How to Forge a Consistent Brand: Use Less

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In 1855, Robert Browning first coined the phrase "less is more" is his poem Andrea del Sarto, is he right?

Less is more?

Maybe. This paradox has been championed by the design community for decades. I don’t disagree with it either, but after meeting with hometown design hero John Ball today, I might think twice before using it so hastily (more on this later).

I’m not stupid though, I’d paint a massive target on the back of my head within the design/branding community by diminishing the value of the statement. I get it: the use of minimalism and simplicity allow us to focus and get across a message. I believe that with all 262.5 cubed picas of my creative heart. But if the statement is meant to persuade us of less' potency, the conversation needs to change as well.

More is overplayed

More sales, more revenue, more possessions, more followers, more, more, more. Customers are aware they are plagued with an incessant amount of messaging and trends like the minimalist challenge, cutting the cord to 400+ cable channels, or trading in our advertising-filled Kindles for actual books are clear indicators that WE DON’T WANT ANYMORE.

The writing is on the wall, excess is a waste and we know it.

Cue John Ball

AIGA San Diego put together a series of meetups called “Hometown Hero Breakfasts,” and the first one I attended was hosted by John Ball at his studio, MiresBall, on State Street. Within 5 minutes of his presentation, John pointed out a refreshing observation: less is less, and that’s a good thing.

It was like a grenade went off in my chest. The quest of seeking less and avoiding excess collided in this statement. I was curious though, what proof did he have?

The Lux Art Institute

John proceeded to showcase his philosophy in action with a case study on the Lux Art Institutes’ branding. Starting with a square window.

Lux Art Institute Window_MiresBall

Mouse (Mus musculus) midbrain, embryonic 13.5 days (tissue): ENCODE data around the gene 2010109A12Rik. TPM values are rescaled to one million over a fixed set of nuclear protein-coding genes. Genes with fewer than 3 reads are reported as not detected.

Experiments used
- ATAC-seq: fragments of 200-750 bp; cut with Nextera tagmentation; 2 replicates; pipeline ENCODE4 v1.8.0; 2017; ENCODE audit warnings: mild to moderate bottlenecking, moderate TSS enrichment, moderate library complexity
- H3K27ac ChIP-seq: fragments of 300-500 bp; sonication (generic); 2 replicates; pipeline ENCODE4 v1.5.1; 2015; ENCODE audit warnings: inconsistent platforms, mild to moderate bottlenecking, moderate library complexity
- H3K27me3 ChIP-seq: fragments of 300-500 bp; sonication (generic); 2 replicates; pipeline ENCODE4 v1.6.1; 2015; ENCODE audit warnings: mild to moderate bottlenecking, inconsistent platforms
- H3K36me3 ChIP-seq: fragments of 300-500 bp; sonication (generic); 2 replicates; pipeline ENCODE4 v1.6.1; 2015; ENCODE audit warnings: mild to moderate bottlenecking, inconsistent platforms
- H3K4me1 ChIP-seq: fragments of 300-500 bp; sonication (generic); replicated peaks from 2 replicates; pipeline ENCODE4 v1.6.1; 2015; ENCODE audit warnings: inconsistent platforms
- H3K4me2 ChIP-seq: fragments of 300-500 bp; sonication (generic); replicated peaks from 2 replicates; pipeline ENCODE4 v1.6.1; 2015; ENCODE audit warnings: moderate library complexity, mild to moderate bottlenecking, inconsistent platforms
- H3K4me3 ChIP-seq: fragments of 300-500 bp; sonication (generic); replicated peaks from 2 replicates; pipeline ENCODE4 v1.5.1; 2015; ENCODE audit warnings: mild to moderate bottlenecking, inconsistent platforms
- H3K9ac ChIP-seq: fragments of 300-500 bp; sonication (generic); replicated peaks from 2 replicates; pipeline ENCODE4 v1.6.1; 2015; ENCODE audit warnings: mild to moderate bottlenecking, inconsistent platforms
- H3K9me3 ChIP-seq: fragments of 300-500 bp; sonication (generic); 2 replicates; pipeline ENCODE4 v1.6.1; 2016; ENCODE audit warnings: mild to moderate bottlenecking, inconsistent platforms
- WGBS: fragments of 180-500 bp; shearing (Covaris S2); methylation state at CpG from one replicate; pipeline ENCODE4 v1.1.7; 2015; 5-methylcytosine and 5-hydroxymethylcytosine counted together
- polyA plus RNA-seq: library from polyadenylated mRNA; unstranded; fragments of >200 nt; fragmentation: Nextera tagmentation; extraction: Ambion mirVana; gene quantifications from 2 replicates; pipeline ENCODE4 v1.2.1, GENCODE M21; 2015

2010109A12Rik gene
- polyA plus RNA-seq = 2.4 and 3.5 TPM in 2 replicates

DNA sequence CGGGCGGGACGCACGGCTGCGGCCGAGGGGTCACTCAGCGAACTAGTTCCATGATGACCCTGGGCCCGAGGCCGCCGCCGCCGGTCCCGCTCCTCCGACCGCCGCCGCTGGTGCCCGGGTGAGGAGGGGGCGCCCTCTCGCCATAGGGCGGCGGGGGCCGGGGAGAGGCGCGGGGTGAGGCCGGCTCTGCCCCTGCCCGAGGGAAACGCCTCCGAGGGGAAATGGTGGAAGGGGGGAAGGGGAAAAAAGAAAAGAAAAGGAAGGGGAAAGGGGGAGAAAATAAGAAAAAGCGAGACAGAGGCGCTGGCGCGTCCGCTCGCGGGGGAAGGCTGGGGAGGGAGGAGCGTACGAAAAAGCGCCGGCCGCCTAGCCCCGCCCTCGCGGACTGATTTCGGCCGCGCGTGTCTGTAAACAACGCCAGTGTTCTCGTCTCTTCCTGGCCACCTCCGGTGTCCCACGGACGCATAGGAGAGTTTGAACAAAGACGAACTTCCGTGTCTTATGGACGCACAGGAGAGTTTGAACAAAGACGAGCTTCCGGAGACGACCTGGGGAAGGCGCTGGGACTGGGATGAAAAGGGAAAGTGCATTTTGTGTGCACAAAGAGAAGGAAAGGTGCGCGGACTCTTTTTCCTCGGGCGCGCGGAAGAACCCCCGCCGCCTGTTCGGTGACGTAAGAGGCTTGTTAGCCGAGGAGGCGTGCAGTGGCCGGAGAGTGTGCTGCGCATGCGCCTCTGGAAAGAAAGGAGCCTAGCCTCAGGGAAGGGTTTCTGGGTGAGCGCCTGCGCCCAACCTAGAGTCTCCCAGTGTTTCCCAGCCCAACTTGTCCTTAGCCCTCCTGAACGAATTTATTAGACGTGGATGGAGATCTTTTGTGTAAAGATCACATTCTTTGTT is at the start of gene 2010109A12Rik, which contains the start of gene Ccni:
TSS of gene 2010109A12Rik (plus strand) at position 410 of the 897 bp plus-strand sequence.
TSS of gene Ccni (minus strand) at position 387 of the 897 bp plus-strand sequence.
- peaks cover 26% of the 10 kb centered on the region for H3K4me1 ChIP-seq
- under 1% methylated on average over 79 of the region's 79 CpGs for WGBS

Courtesy of MiresBall

You might be thinking,”it’s just a freaking square, how is that cool?”

You’re right. Alone, this square doesn’t mean a whole lot. But when it is used as an anchor and committed to, it unifies experiences and creates a brand.

Lux Art Institute Business Cards_MiresBall
Courtesy of MiresBall

Lux aRt Institure Signage_MiresBall
Courtesy of MiresBall

Lux Art Institute Wall Art_MiresBall
‍Courtesy of MiresBall

Lux Art Institute Website_MiresBall
Courtesy of MiresBall

Lux Art Institute Signage_MiresBall
‍Courtesy of MiresBall

Lux Art Institute Banners
‍Courtesy of MiresBall

One unifying concept

When MiresBall commits to this shape, they bring together elements that wouldn’t be connected otherwise. The tables could be squares, lunches could be served with square plates, the square ties endless possibilities together and leaves room for play. So long as the concept of the square manifests itself within the design, it can be tied to the whole brand identity.

Use less to create a consistent brand

How do you implement this framework into making a cohesive brand? Truth is, there isn’t a one-size fits all solution. Each brand is unique and you should do some heavy, in-depth thinking about your strategy and goals before making big decisions. That being said, there are some practical tips that can help anyone unify some elements of their brand:

Use less colors

Color is a tough nut to crack. The options are endless and they all seem to hold the same potential. But here’s the cool part, colors have specific psychological attributes. Blue is associated with being trustworthy, red is a color of intensity and passion, black is sophisticated. Find two or three colors that uniquely fit your brand and stick to them.

Use less typefaces/fonts

Pick one or two. It takes a special kind of aesthetic to effectively utilize three typefaces and any more is excess. The good news is that most typefaces carry numerous weights (bold, regular, oblique, italic, etc.), allowing flexibility. Of course, using the same typeface at one size is going to be boring, but if you play with scale, composition, and proximity, you’ll be surprised what one typeface can do.

Use less to fuel creativity

Tell a creative to make their masterpiece and you’ll get nothing done. Tell a creative they can only use the color blue for half an hour and you’ll get something unimaginable. The pitfall of ideation and creative thinking is that stopping is hard. When creatives reasonably limit themselves, the task becomes objective-based rather than a subjective form of expression. There is a finish line to cross, a challenge to be completed.

Use less words

Three paragraphs to describe your upcoming event? Ain't nobody got time for that. Let this quote from Robert Southey sink in: 

It is with words as with sunbeams, the more they are condensed, the deeper they burn.  

Use less messages

March to the beat of one drum. Claiming that your brand is good in ten product categories or services is not as effective as being an expert in one. Solidify your vision to one goal and knock it out of the park. Put every single ounce of creative thought and energy to aligning your brand with that goal.

Less is less and that’s a powerful thing.